One of the nation’s largest public sector unions, the American Federation of State, County and Municipal Employees (AFSCME), released a report on December 9 criticizing pay-for-success and social impact bonds. The report also listed a number of smaller progressive organizations as co-authors.
According to the report, its aim is “to help advocates identify the critical issues surrounding PFS contracts.” It cites complexity, high cost, performance measurement difficulties, minimal innovation, and minimized investor risk as potential shortcomings.
The report’s release follows public sector union opposition to a number of local proposals across the country. A local AFSCME chapter opposed a bill before the Rhode Island state legislature. A project in Chicago was opposed by the Service Employees International Union (SEIU) and Chicago Teachers Union (CTU).
The report has drawn positive attention from the National Council of Nonprofits, which represents state associations of nonprofits. One of its members, the Minnesota Council of Nonprofits, was a co-author of the report and its director has written a parallel opinion piece in The Nonprofit Quarterly.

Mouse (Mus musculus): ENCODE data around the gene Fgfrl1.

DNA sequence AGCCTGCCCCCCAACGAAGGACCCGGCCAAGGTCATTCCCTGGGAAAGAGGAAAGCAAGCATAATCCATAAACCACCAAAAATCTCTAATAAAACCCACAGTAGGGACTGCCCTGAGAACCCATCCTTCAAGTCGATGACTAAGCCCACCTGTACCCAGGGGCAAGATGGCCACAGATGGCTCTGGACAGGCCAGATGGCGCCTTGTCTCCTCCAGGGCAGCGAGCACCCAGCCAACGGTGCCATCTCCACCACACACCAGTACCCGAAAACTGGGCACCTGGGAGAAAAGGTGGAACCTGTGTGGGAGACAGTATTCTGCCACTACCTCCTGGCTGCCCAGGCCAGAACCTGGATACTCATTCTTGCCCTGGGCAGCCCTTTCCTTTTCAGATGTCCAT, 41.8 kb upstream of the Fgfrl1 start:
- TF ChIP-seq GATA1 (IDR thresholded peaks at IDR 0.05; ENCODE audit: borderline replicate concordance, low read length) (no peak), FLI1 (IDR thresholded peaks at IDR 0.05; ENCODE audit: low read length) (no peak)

Opposition from progressives could undermine Democratic support for pay-for-success in the House and Senate, where stand-alone legislation has been stalled since it was introduced earlier this year.
However, other pay-for-success provisions have been enacted in other bills, including the recently enacted replacement for No Child Left Behind, a major transportation authorizing bill, and the Workforce Innovation and Opportunity Act last year. Pay-for-success provisions were also included in a bipartisan draft of welfare legislation released over the summer.
The Obama administration also remains strongly supportive of the concept. Last week, the Social Innovation Fund announced the availability of a second round of pay-for-success intermediary grants. (SIRC released a report on the first round winners last year).
- Early Pay for Success Results Prompt Debate over the Meaning of ‘Success’ (November 17, 2015)